Thousands of civil rights activists took part in a silent march through Harlem Sunday, calling for an end to racial profiling and the New York City Police Department’s controversial stop-and-frisk policy.
The Reverend Al Sharpton and NAACP President Ben Jealous joined the families of Trayvon Martin and Ramarley Graham as they walked along Fifth Avenue from 110th Street to 79th Street, passing Mayor Michael Bloomberg’s residence.
Critics say the stop-and-frisk policy unfairly targets hundreds of thousands of blacks and Latinos each year.
Mayor Bloomberg and Police Commissioner Ray Kelly have defended stop-and-frisk as an effective way to get guns off the streets and save lives.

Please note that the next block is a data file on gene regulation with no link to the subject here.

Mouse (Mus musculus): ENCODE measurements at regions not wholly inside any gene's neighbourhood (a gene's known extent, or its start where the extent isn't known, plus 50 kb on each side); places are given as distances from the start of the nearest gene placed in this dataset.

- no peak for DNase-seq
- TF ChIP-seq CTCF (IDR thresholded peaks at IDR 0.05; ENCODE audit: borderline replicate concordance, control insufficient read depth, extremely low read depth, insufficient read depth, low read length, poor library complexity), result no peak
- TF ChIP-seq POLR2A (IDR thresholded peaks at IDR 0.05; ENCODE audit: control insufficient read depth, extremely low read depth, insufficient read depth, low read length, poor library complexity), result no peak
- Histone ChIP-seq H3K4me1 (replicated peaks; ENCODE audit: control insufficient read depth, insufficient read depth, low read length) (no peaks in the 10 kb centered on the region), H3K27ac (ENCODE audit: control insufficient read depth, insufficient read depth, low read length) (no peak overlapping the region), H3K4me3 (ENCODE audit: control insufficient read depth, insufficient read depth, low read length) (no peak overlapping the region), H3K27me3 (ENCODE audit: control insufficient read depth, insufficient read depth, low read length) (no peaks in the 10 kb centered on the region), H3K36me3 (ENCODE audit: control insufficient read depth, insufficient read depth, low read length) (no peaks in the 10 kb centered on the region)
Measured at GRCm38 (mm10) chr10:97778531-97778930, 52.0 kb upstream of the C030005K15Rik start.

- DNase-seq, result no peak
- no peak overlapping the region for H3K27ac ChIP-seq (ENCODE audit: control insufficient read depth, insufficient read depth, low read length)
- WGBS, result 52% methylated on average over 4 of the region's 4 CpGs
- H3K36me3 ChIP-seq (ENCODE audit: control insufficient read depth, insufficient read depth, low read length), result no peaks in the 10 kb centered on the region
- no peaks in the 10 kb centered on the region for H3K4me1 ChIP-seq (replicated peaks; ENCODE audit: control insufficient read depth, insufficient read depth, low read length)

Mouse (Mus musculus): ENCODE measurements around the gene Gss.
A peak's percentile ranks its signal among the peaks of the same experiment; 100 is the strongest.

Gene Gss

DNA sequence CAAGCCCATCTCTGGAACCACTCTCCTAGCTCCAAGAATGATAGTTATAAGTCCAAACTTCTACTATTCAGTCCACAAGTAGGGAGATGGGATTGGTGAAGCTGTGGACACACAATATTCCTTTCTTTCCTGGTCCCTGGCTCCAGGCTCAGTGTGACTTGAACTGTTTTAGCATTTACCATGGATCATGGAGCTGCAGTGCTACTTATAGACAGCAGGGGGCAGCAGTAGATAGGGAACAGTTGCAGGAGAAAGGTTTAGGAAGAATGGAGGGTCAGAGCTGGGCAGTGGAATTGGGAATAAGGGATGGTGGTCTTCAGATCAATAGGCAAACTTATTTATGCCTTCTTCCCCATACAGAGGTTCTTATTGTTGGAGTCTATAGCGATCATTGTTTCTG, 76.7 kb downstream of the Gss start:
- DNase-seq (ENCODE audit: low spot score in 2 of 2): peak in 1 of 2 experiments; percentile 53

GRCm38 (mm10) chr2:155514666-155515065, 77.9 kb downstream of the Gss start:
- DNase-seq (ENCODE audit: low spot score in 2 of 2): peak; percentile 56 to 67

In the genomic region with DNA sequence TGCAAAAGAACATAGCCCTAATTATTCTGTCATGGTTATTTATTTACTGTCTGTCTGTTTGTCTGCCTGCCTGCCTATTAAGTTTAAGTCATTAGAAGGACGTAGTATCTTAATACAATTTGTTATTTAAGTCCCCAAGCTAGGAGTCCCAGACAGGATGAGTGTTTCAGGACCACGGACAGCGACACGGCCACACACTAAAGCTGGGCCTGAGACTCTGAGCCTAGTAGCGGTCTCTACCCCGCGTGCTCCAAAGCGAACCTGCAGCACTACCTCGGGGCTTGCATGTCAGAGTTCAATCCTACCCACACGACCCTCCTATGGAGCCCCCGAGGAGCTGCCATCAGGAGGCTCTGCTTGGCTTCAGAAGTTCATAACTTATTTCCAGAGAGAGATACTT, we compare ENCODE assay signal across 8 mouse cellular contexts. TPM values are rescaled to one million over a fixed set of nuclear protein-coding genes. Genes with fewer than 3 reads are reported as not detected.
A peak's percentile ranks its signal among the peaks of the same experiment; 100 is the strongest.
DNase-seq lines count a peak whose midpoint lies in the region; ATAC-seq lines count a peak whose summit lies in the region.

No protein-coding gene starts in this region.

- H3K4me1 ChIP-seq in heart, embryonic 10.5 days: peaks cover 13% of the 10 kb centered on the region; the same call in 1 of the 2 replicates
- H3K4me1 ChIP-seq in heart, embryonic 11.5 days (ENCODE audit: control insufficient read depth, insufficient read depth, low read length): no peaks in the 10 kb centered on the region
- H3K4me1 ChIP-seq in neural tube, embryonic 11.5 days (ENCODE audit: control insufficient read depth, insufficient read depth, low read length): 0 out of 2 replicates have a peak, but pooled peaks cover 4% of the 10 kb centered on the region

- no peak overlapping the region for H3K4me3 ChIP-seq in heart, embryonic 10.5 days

Speaking to the Christian Cultural Center in East New York earlier Sunday, Bloomberg again defended the program but acknowledged improvements are needed.
“I understand why some people want us to stop making stops. Innocent people who are stopped can be treated disrespectfully. That is not acceptable,” Bloomberg said. “If you’ve done nothing wrong, you deserve nothing but respect and courtesy from the police.”
Bloomberg said the police commissioner expects the number of stops to decline in the coming months.
He also said he continues to meet with Reverend Al Sharpton to work on improving police-community relations.